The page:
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Bank of Japan maintains its ultralow interest rate policy

Lily Jamali Jan 18, 2023
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Though some investors thought the Bank of Japan, seen above, would join other big central banks and push interest rates higher, it did not. Richard A. Brooks/AFP via Getty Images

Bank of Japan maintains its ultralow interest rate policy

Lily Jamali Jan 18, 2023
Heard on:
Though some investors thought the Bank of Japan, seen above, would join other big central banks and push interest rates higher, it did not. Richard A. Brooks/AFP via Getty Images
HTML EMBED:
COPY

Japan is dealing with inflation like the rest of us. Many investors were betting that the Bank of Japan would scrap its ultralow interest rate policy, following the lead of the U.S. Federal Reserve, European Central Bank and others.

For central bankers in Japan though, it seems inflation has been a welcome development.

Unlike most of the world, Japan has been battling very low inflation for decades. The recent rise in global energy and food prices has changed that. And Japan’s policymakers hope some of that sticks, said Sebastian Mallaby, senior fellow at the Council on Foreign Relations.

“Now they’re thinking, ‘Great, let’s just hold on to this opportunity to finally get inflation psychology shifted in Japan,’” he said.

Mallaby said low inflation has not encouraged Japanese consumers to spend, which would help stimulate the economy.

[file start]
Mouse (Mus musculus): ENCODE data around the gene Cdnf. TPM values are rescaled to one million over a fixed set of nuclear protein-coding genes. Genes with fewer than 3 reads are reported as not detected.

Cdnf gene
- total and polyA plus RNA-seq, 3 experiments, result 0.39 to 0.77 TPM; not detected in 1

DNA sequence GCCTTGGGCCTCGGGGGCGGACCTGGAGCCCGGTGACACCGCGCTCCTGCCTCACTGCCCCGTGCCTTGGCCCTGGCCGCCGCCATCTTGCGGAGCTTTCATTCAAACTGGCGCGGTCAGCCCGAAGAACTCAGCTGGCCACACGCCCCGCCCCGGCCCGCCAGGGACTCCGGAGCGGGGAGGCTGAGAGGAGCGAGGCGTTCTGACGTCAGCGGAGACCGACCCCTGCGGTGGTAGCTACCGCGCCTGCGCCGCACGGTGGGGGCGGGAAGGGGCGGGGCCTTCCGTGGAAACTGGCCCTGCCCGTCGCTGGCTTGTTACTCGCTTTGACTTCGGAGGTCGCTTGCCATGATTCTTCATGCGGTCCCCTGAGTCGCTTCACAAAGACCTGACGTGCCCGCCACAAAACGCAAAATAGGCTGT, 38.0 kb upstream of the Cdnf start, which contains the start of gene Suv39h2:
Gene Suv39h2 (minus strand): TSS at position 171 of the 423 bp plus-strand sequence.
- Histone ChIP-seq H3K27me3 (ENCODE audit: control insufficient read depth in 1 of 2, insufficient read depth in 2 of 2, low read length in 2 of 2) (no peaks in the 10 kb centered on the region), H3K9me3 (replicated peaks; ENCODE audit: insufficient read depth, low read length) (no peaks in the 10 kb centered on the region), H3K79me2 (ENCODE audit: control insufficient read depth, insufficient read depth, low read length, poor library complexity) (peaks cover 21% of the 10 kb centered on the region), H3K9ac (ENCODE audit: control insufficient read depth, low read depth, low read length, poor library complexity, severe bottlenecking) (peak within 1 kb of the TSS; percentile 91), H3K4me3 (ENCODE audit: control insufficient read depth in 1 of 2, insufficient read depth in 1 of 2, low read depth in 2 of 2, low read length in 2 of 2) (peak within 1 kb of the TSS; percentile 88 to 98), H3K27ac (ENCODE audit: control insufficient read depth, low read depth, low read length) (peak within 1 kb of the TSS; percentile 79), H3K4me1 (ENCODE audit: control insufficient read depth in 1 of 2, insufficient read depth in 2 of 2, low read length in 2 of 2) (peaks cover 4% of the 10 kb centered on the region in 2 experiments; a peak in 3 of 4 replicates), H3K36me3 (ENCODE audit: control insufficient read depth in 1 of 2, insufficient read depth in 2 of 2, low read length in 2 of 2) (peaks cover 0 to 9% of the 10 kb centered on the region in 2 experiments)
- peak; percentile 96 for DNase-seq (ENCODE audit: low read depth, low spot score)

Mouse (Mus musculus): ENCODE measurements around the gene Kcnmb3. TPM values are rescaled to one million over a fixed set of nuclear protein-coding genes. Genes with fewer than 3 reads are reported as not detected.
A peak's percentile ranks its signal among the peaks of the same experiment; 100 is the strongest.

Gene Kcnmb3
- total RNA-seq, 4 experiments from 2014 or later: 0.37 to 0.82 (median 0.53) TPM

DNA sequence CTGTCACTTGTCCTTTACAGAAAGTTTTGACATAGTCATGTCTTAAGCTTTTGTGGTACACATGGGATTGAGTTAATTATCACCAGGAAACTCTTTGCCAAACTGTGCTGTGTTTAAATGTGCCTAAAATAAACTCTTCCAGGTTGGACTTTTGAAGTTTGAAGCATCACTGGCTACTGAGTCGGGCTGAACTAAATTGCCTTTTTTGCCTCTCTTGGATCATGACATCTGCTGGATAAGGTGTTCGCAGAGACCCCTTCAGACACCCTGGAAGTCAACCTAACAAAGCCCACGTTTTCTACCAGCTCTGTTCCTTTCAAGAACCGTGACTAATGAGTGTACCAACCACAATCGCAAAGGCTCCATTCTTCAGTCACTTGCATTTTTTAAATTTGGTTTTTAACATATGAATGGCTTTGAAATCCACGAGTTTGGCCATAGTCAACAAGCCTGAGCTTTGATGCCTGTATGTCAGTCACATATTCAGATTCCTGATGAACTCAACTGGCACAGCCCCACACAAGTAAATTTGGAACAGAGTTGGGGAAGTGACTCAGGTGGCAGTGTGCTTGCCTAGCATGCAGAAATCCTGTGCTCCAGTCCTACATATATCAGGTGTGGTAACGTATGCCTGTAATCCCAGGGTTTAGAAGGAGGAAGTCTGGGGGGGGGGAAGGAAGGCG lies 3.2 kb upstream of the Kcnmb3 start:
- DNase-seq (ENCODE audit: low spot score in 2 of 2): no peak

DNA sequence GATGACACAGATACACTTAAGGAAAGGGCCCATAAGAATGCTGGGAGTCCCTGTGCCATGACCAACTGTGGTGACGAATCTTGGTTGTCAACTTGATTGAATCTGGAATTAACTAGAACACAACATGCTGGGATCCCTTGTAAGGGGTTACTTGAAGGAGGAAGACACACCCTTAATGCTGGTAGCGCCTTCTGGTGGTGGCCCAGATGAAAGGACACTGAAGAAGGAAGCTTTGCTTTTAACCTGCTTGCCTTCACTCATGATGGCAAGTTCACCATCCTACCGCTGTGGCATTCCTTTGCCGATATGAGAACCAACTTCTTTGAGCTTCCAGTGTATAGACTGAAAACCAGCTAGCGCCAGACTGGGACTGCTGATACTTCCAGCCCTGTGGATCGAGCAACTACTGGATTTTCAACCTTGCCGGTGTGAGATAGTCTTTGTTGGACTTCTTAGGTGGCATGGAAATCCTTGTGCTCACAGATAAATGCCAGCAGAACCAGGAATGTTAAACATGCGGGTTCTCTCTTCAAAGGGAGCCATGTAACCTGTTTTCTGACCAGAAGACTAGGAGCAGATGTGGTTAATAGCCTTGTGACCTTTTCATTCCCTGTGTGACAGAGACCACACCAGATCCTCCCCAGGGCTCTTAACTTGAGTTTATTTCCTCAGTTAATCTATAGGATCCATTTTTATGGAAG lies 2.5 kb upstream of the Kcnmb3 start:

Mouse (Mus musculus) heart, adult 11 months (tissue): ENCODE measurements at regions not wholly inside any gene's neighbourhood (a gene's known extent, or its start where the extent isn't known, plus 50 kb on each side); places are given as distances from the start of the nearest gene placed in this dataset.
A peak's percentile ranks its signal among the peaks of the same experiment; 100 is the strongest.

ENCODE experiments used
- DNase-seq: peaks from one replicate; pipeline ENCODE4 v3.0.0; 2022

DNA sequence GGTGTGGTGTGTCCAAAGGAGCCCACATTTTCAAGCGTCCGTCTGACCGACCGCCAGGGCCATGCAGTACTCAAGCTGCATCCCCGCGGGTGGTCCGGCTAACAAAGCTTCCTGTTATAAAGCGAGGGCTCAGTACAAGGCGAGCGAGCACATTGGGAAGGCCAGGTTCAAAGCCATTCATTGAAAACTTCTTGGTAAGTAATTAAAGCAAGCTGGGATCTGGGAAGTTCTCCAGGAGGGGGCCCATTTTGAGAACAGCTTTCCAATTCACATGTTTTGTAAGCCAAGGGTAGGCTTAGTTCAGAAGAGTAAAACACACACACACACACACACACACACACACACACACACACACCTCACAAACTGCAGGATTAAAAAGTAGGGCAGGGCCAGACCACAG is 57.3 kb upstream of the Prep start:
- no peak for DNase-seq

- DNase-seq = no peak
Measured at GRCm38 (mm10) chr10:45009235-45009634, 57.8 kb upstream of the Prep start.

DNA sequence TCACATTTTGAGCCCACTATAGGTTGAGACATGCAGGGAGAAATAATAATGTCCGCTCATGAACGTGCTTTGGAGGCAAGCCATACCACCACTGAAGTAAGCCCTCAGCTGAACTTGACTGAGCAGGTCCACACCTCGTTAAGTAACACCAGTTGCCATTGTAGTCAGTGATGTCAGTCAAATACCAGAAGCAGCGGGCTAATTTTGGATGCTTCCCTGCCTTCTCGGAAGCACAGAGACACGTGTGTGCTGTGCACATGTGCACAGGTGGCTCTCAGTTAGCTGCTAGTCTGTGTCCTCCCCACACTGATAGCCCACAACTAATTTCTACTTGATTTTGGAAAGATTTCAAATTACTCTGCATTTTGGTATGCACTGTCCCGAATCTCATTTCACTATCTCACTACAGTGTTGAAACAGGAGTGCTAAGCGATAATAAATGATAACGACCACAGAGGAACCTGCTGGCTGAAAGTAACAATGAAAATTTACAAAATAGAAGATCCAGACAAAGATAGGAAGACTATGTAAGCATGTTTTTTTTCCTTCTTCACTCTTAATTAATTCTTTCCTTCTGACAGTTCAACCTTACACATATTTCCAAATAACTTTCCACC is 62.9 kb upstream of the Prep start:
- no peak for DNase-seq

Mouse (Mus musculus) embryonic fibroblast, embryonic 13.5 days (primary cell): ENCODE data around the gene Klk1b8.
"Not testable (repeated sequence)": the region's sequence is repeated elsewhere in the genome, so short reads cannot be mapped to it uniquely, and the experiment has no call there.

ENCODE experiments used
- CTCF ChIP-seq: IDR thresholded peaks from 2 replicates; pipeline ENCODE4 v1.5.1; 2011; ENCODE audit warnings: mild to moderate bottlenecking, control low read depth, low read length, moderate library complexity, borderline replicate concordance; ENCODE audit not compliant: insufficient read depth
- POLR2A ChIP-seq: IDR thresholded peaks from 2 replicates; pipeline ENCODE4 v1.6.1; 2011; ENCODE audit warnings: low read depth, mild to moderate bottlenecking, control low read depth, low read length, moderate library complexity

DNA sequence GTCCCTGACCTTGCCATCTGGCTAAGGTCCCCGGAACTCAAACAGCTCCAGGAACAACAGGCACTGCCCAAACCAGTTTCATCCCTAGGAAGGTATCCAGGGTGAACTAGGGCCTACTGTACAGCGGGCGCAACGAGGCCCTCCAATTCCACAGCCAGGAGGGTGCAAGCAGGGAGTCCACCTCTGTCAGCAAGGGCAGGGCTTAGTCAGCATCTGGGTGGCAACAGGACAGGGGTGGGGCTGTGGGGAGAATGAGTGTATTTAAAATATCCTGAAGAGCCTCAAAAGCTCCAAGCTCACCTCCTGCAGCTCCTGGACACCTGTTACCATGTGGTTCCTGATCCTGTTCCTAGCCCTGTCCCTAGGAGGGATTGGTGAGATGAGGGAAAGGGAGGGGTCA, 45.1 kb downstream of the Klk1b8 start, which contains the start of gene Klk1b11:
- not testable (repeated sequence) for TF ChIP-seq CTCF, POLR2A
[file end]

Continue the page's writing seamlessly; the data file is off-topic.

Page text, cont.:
“As consumers see that inflation is at 4%, maybe they’ll start to think, ‘Hey, I better buy that washing machine today because if I wait until next year, [it] will be 4% more expensive,’” Mallaby said.

Decades in the economic doldrums have prompted the Bank of Japan to pioneer all kinds of newfangled monetary policy tools, the latest being the yield curve control policy limiting the interest rate on long-term government bonds.

In December, the Bank of Japan raised that cap slightly, leading to expectations that it would join other big central banks and push interest rates higher.

“In fact, it looks like it was a slight pivot and a hold, as opposed to a marching down a new path,” said Kathryn Dominguez, a professor of economics and public policy at the University of Michigan.

The reluctance to make any big moves may stem from the imminent departure of Bank of Japan Gov. Haruhiko Kuroda, who spent a decade at the helm.

“There’s legitimate debate as to whether he’d be the one to want to end yield curve control if it is time to do so or whether he would rather wait for his replacement to make that decision,” said Guy LeBas, chief fixed income strategist at Janney Montgomery Scott.

That is, a replacement who has the time to see changes through and manage any fallout.

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